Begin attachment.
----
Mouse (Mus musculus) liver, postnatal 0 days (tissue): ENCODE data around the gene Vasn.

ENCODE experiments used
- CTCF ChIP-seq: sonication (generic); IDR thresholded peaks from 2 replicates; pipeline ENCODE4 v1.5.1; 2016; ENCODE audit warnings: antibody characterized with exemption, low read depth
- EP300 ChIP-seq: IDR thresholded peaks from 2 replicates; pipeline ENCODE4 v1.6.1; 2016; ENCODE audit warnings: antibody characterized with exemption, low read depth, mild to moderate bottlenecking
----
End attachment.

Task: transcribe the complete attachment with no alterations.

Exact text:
Mouse (Mus musculus) liver, postnatal 0 days (tissue): ENCODE data around the gene Vasn.

ENCODE experiments used
- CTCF ChIP-seq: sonication (generic); IDR thresholded peaks from 2 replicates; pipeline ENCODE4 v1.5.1; 2016; ENCODE audit warnings: antibody characterized with exemption, low read depth
- EP300 ChIP-seq: IDR thresholded peaks from 2 replicates; pipeline ENCODE4 v1.6.1; 2016; ENCODE audit warnings: antibody characterized with exemption, low read depth, mild to moderate bottlenecking